Zappos Case Study

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Case Description:

If you like shoes and shop online, you probably have heard of Zappos.com. Nick Swinmurn was inspired to found the firm after a frustrating shopping excursion in San Francisco where he failed to find a properly fitting pair of shoes in the right size, style and color. Swinmurn translated his unpleasant shopping experience into new business expressly designed to meet the demanding needs of serious shoppers. As a result of his entrepreneurial zeal and his shrewd exploitation of the tools of e-commerce, Zappos grew from its start in 1999 to over $1 billion in gross annual sales by 2008, and was such a success that Amazon.com decided to acquired the firm for $ 1.2 billion in 2009.

In 1999, the U.S. shoes industry was estimated to be a $40 billion market. As of that date the shoes industry was heavily dependent on direct retail channels such as established chain stores. It is also noteworthy that approximately 1 in 3 retail sales were lost due to out of stock issues, including: inventory limitations, constrains on the number of brands sold in a given location, the number of sizes and styles carried in each store, and so forth. Like its now parent company Amazon had done with books, Zappos overcame these limitations through the stocking of a vast inventory of all makes, styles, colors, and sizes, displayed and sold through their e-commerce platform.

From Idea to Business Venture

In 1999, there was no web site that had a large enough scope of shoes online. To his surprise, Swinmurn found that there was no major online retailer who focused primarily on selling shoes. Knowing little about shoe retailing, he decided to test the idea of an online shoe retailing web site by approaching brick and mortar shoe retailers close to his home and he asked for permission to photograph their shoes. He posted his pictures to a modest eCommerce Web site. To fulfill orders that were placed through his Web site, Swinmurn would physically go to the store that carried the product buy the pair of shoes and ship it to the customer. This prototype of an eCommerce shoe business provided Swinmurn with the proof of concept he needed to build a real online business. Soon, he signed a collaborative relationship with three major shoe distributors, whereby they would drop ship shoes to customers who ordered them off Swinmurn’s Web site. Zappos.com grew out of this initial set of activities – a new eCommerce giant was born.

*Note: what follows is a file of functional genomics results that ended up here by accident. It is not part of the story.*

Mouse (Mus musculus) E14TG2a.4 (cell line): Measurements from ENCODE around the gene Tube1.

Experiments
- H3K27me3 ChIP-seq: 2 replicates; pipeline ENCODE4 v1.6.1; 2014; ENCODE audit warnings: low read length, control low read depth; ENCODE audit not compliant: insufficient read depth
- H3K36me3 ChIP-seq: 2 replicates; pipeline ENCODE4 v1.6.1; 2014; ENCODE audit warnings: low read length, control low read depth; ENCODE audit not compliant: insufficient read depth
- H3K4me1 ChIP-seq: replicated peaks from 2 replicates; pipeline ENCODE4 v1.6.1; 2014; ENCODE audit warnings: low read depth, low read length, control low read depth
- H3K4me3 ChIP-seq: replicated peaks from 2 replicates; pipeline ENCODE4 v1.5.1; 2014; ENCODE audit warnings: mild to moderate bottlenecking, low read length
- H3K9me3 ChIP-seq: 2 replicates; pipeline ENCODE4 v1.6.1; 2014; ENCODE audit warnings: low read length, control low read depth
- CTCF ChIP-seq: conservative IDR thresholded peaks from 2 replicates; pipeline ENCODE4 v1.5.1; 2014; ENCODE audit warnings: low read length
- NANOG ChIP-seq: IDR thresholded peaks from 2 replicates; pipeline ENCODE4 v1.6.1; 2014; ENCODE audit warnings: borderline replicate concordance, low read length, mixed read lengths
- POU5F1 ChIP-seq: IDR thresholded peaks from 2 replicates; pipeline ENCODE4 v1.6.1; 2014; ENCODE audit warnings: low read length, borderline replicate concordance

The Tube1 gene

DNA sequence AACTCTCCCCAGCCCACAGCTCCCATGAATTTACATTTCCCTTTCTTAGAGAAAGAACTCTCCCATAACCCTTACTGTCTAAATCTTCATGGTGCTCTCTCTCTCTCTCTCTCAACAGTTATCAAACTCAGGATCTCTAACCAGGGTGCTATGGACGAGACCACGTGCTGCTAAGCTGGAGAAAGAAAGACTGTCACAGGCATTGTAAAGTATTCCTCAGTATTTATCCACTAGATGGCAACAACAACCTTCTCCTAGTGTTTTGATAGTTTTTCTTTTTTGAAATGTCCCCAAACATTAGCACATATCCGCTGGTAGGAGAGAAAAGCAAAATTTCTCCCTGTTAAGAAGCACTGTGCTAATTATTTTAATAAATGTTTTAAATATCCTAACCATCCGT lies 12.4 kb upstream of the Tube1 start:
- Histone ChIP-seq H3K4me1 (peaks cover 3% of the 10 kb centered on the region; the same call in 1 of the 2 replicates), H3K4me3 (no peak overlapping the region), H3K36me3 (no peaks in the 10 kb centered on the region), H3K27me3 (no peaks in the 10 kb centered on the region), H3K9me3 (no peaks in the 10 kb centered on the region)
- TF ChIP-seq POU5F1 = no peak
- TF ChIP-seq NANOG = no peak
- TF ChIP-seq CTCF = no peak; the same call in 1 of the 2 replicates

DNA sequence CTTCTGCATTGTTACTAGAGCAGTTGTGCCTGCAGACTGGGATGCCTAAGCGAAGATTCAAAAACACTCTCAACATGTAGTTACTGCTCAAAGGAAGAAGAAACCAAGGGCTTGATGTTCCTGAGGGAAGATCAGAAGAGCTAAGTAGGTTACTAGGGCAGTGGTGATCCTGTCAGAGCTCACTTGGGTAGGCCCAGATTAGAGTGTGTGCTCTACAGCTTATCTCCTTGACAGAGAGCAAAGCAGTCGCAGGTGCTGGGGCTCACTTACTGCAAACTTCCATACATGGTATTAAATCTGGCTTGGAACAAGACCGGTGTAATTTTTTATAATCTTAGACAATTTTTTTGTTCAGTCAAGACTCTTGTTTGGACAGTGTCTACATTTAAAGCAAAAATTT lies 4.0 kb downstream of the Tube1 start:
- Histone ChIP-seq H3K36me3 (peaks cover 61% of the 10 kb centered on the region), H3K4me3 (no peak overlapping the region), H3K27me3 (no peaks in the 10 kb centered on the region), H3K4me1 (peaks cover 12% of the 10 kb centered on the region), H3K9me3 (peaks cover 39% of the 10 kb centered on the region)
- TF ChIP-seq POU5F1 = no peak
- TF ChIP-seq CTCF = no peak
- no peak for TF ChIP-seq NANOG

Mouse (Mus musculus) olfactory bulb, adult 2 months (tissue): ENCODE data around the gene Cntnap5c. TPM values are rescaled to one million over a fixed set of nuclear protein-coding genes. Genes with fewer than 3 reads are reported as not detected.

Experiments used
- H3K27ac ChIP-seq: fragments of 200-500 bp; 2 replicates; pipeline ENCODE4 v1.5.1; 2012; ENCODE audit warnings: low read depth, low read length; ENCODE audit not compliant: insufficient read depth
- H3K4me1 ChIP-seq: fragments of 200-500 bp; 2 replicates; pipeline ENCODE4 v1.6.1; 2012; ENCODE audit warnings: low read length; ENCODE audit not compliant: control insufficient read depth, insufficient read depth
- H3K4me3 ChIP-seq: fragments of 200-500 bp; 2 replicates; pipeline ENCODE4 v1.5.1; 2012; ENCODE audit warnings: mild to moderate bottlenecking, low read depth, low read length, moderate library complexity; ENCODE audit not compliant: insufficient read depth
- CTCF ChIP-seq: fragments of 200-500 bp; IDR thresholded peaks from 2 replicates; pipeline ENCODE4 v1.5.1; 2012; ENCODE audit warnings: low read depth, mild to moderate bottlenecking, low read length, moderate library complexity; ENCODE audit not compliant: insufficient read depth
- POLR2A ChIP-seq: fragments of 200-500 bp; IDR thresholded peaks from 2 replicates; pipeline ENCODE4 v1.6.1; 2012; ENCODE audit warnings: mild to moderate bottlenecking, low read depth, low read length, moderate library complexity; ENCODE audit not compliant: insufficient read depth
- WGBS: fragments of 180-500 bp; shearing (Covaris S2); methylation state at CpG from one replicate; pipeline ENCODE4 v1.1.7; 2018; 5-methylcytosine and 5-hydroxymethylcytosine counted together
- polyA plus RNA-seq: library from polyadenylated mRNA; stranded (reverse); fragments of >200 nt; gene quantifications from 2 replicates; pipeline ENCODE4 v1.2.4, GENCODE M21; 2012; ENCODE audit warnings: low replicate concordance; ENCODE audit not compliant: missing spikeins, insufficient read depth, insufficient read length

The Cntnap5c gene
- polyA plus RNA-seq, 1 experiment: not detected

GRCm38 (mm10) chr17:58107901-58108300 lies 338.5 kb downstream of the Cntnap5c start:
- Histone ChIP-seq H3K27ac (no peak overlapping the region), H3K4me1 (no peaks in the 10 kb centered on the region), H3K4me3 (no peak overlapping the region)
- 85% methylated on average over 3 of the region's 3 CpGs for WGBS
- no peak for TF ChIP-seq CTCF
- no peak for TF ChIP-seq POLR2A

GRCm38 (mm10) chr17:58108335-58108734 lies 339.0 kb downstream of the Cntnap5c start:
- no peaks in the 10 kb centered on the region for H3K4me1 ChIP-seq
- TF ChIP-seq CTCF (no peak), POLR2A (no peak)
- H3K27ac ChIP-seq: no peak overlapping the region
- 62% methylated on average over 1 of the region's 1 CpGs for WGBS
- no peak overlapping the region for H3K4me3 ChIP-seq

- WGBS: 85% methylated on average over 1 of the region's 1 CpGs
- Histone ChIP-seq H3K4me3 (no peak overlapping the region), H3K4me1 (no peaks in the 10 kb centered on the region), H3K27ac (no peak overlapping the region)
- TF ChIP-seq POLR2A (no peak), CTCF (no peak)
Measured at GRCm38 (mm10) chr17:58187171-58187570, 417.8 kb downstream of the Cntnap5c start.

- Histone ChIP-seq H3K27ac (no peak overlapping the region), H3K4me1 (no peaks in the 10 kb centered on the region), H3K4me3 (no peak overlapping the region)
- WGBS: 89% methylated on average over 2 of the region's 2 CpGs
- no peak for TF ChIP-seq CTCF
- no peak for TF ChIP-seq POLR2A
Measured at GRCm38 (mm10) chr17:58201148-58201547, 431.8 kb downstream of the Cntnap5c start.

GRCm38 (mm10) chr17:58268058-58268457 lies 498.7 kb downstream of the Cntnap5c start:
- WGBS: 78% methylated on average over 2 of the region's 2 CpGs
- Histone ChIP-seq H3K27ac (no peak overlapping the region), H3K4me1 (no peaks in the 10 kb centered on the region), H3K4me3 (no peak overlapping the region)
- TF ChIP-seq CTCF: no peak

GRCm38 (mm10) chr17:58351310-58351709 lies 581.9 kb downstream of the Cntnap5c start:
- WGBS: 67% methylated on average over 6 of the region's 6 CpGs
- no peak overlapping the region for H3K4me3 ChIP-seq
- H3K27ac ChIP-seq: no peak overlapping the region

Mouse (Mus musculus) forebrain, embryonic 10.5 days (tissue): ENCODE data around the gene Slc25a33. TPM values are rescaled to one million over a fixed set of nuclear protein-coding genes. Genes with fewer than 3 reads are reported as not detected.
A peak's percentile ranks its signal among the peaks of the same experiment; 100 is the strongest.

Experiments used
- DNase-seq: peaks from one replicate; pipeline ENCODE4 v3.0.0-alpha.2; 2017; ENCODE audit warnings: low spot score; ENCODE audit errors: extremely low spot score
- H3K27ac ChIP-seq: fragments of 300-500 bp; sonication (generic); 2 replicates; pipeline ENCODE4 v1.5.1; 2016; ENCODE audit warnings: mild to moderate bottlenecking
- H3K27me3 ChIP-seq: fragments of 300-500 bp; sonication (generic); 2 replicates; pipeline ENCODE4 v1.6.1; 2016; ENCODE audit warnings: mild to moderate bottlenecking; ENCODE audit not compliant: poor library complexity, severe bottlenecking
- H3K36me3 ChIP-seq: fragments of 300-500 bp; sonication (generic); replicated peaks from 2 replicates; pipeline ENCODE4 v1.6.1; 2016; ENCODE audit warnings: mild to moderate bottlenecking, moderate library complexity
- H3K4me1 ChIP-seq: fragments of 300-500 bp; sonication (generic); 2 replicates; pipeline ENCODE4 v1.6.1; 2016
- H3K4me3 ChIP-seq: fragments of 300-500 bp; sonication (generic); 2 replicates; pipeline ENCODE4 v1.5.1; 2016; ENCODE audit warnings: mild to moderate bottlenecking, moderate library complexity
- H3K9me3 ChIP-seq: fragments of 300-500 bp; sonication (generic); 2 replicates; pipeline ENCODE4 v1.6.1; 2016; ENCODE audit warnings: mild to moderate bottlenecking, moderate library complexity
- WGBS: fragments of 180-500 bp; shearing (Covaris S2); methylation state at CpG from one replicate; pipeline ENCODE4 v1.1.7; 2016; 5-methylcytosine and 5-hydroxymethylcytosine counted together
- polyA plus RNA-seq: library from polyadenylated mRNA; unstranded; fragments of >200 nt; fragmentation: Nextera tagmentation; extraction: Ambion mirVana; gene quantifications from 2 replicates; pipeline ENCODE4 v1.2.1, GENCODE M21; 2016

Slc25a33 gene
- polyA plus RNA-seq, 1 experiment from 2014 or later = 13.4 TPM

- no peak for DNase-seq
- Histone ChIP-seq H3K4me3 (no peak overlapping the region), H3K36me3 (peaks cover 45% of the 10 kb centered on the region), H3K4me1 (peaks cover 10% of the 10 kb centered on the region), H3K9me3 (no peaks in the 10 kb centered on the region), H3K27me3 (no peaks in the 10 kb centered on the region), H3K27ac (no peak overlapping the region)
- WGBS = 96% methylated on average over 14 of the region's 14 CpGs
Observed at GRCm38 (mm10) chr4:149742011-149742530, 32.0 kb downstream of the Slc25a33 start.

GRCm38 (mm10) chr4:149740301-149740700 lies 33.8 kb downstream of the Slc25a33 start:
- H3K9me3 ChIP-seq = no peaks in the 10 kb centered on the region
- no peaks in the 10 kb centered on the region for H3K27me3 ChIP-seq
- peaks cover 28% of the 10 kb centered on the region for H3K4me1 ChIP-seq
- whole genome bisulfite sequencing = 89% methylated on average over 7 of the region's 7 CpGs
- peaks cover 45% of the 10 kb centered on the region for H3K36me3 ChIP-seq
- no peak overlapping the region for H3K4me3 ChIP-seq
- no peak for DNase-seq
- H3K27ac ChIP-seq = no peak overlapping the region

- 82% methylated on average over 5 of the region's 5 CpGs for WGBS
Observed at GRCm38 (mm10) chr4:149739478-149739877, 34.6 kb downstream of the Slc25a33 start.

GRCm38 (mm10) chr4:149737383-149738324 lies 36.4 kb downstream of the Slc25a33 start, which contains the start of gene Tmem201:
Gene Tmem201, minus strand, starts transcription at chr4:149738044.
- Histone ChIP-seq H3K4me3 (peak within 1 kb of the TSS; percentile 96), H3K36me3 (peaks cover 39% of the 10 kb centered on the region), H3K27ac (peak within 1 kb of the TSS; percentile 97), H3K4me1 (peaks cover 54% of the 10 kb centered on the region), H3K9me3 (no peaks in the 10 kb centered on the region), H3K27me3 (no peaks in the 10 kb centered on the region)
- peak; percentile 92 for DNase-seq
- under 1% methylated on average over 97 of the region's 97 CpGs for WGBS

As Zappos rapidly grew, order fulfillment became a challenge. The firm could not always guarantee the timeliness of supplier drop shipments to individual customers. To meet the expectations of its online retail clientele, Zappos began to open its own warehouse and fulfillment centers, employing approximately 1,600 workers. By 2004, these centers carried in excess of 3 million shoes, handbags, and other clothing items and accessories, drawing on over 1,100 different brands. As a result, Zappos.com offered the best selection of shoes available anywhere online. Customer Service

While the original idea behind Zappos was to create a web site that offered a huge selection of shoes, the founder also believed that to compete in the eCommerce marketplace, the firm must provide the “best service” as well as a vast product mix. Therefore, like Amazon, Zappos’ fulfillment focused on fast and accurate order processing and speedy delivery to the customer. The firm offered free deliveries and returns as well as a guaranteed 4-day delivery window and a 365-day return guarantee. Furthermore, Zappos allowed its fulfillment center personnel broad latitude in addressing customer needs and complaints. The focus was on customer satisfaction and hence there were no call center scripts, time limits on calls, or predefined responses to customer issues. Every employee was given four-weeks of training in the company's business strategy, culture, and customers focus. New employees were paid their full salary...
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